It was a complete disaster. We were going nowhere fast, which may not have felt as awkward had her mother not been in the room. Sophia hated reading so deeply and was so insecure that she refused to meet with me without her mom sitting with us. A lifelong lover of literature? There’s no way. Convincing this child to engage in any form of literacy was like pulling teeth without anesthesia. It was painful for us, and we were all incredibly desperate—Sophia, mama, and me.
Her parents were paying an exorbitant amount of money to help their daughter. They tried everything, and she was now experiencing bouts of depression they believed stemmed from her inability to sound out three-letter words as her peers pored over The Lightning Thief. I knew what the research said about children who failed to decode fluently by third grade. I also knew that, barring some miracle, I might be Sophia’s last hope of becoming a fluent reader.
I remember racing home after that first tutoring session and opening every LETRS manual I owned. I ordered every book I could find written by Maryanne Wolf, Stanislas Dehaene, Mark Seidenberg, and Daniel Willingham. I devoured the information and racked my brain about where to begin with this child. I read and wrote, read and wrote, watched videos of experts speaking about the science of reading (to help me comprehend what they wrote in their books), prayed, and even contemplated telling her mother I was very busy and simply would not have time to work with Sophia. But I couldn’t bring myself to give up on her. I knew LETRS prepared me to take on any case. I simply needed to reorient my practice, take heart, trust the information, and apply it.
Attaching an actual person to the knowledge brought it to life for me. With all the courage, wisdom, and grit I could muster, I began with David Kilpatrick’s PAST at the beginning of the next tutoring session. From that piece of data and others (i.e., quick phonics screener, spelling inventory, and ORF assessment), I learned Sophia had a double deficit—phonological and orthographic processing. I let the reading models orient everything I did with her: the Simple View of Reading helped me to realize Sophia had severe issues with word recognition; Scarborough’s Reading Rope revealed this wasn’t just a decoding issue but I needed to begin with phonological awareness; the Four Part Processing Model reminded me of the pathways we needed to create in her brain by teaching “the whole POSSM,” as Dr. Wolf suggests; and Carol Tolman’s Hourglass Model provided me with a scope and sequence of which phonological and phonics skills to address.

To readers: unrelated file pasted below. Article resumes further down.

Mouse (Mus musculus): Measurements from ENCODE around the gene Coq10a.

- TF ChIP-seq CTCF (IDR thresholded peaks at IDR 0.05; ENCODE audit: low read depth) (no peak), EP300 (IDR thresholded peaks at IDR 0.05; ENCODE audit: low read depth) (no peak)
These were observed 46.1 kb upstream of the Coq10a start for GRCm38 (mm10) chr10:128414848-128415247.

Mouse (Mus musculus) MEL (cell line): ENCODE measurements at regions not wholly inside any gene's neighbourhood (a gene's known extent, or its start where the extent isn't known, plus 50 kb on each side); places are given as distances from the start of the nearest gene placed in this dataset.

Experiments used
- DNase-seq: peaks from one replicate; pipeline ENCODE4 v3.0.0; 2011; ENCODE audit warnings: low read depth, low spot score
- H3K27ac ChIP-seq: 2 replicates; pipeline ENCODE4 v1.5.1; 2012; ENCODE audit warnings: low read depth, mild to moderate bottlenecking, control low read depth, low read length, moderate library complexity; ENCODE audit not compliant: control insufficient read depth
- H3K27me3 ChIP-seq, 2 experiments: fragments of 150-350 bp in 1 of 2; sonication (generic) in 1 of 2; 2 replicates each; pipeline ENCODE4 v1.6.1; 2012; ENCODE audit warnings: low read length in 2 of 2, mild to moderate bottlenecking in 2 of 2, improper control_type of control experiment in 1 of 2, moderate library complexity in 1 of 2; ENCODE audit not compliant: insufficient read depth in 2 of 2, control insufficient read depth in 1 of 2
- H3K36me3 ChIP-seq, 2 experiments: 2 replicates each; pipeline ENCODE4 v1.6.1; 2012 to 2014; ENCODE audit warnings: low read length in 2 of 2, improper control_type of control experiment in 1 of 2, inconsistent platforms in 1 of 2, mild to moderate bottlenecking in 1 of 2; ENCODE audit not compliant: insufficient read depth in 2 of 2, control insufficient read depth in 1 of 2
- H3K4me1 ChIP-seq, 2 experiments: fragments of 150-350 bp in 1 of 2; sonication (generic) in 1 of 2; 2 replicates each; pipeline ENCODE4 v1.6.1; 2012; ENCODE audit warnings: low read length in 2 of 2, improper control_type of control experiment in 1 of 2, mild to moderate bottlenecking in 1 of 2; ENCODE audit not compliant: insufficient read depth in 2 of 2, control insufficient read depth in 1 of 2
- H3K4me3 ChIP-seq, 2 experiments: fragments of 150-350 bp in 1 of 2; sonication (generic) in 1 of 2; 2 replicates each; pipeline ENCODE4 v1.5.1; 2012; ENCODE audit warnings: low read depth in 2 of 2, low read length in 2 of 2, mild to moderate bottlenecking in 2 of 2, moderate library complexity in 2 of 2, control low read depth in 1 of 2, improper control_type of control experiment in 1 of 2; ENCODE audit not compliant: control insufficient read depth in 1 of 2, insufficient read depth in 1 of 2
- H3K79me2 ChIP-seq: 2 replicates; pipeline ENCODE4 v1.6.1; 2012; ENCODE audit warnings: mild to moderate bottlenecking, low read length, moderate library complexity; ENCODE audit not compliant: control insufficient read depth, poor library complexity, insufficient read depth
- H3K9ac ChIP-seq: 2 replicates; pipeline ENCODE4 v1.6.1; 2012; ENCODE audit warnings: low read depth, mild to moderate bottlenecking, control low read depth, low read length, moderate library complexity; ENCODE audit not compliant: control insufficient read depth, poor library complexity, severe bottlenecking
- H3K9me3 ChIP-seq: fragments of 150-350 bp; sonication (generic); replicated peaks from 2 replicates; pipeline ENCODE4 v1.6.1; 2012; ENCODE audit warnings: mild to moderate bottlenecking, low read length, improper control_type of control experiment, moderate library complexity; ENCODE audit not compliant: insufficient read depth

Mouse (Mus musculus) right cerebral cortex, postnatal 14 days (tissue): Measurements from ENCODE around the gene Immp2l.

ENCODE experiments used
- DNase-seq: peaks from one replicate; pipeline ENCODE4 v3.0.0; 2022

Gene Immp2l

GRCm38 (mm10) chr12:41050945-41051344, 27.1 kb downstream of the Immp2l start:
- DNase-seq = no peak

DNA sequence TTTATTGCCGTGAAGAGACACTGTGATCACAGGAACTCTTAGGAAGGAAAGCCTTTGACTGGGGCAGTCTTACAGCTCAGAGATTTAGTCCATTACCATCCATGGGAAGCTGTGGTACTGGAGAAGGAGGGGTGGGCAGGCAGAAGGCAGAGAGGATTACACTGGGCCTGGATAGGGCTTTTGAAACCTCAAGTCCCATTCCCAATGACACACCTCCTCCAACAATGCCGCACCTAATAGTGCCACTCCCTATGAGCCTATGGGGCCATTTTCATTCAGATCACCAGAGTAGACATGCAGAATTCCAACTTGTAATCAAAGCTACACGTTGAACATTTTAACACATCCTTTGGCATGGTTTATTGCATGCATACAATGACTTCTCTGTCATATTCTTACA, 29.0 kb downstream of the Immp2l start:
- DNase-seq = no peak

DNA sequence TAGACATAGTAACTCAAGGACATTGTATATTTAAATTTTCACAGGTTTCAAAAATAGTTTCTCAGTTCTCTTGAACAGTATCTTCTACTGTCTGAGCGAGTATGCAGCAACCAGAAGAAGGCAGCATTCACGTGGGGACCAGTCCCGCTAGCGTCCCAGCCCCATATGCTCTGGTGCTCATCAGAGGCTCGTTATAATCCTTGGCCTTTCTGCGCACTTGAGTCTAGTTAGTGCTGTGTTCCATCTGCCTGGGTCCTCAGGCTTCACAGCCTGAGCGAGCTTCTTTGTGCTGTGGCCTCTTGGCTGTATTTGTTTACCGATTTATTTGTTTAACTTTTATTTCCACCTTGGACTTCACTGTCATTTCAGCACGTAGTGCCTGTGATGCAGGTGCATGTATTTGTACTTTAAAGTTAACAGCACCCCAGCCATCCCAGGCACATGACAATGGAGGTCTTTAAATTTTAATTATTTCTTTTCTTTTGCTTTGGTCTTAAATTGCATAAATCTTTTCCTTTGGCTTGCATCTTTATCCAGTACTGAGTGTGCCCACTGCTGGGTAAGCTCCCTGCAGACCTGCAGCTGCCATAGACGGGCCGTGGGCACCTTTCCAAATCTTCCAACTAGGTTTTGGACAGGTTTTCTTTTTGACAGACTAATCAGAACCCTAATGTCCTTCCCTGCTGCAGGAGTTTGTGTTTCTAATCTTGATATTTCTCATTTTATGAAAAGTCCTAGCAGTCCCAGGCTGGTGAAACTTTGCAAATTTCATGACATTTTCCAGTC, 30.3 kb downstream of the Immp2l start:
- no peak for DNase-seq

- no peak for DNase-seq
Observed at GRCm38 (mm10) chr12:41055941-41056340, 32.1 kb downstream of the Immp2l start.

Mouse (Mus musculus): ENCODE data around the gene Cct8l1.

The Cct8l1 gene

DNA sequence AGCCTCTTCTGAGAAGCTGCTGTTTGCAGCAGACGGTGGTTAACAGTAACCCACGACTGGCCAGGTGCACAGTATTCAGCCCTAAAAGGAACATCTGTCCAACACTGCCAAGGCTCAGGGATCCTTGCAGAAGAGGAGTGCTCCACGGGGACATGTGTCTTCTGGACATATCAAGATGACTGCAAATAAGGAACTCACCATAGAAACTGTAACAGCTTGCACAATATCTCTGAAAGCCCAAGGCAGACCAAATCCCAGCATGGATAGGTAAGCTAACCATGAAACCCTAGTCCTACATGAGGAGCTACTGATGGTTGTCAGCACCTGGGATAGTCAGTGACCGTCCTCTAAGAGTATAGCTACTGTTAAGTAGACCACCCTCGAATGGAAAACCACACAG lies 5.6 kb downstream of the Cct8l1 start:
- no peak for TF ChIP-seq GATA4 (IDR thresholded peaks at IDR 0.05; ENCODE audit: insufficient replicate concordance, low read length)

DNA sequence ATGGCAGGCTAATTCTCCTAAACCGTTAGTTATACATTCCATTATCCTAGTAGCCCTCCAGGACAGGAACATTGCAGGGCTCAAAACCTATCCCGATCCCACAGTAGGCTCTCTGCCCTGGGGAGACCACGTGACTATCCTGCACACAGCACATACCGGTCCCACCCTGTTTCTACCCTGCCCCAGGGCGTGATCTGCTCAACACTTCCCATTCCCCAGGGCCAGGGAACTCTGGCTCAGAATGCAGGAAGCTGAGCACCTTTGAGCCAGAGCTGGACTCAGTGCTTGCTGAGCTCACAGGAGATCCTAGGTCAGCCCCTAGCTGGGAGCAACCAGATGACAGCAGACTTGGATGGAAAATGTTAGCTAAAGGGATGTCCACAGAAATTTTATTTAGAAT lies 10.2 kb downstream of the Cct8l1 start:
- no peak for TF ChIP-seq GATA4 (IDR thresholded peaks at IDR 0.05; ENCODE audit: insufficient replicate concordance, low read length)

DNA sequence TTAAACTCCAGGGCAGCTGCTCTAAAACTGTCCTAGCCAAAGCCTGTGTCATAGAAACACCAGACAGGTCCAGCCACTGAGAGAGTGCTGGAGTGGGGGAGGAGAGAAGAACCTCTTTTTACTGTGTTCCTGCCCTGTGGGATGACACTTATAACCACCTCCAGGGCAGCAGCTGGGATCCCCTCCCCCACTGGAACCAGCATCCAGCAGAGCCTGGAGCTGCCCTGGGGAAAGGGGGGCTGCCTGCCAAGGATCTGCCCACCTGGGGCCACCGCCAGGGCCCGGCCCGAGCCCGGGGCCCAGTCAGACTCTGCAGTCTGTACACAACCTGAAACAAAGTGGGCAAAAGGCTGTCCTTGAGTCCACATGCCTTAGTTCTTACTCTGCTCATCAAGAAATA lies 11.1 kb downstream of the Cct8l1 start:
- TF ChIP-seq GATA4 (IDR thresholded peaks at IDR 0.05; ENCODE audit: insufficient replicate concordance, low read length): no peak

After one year of explicit, systematic, sequential phonics instruction, meeting one to two hours most weeks, and devoting all of myself to studying and applying the science of reading with her, Sophia progressed two grade levels. She strengthened her phonemic awareness abilities with phoneme manipulation activities, could spell accurately when writing thanks to phoneme-grapheme mapping practice, and began working on syllabication and morphology. She is now able to read and comprehend chapter books confidently, regularly participates in class, makes decent grades, and has even developed a preference for reading the Just Grace series that’s teaching her about empathy, creativity, and humor. To me, Sophia is a miracle and the “turning of my soul” to the science of reading.
My hope is wherever you are in your journey of literacy, whether you are holding onto shadows or being dazzled by the sun, you will choose to discover and explore new possibilities on an ascent of the mind to the science of reading. LETRS can help you navigate your way to sound literacy instruction that includes a more diagnostic and prescriptive approach.
The future of our society depends on our ability to give each child the right tools to build a reading brain. As educators, we must make it our business to open our eyes, mind, and heart to the children who struggle to do this. Let us commit to understand what might not always coincide with our existing beliefs, even if it’s painful, uncomfortable, and fatiguing but especially if it will open new opportunities for the next generation.
“Act as if the entire world depends on you” (Maimonides).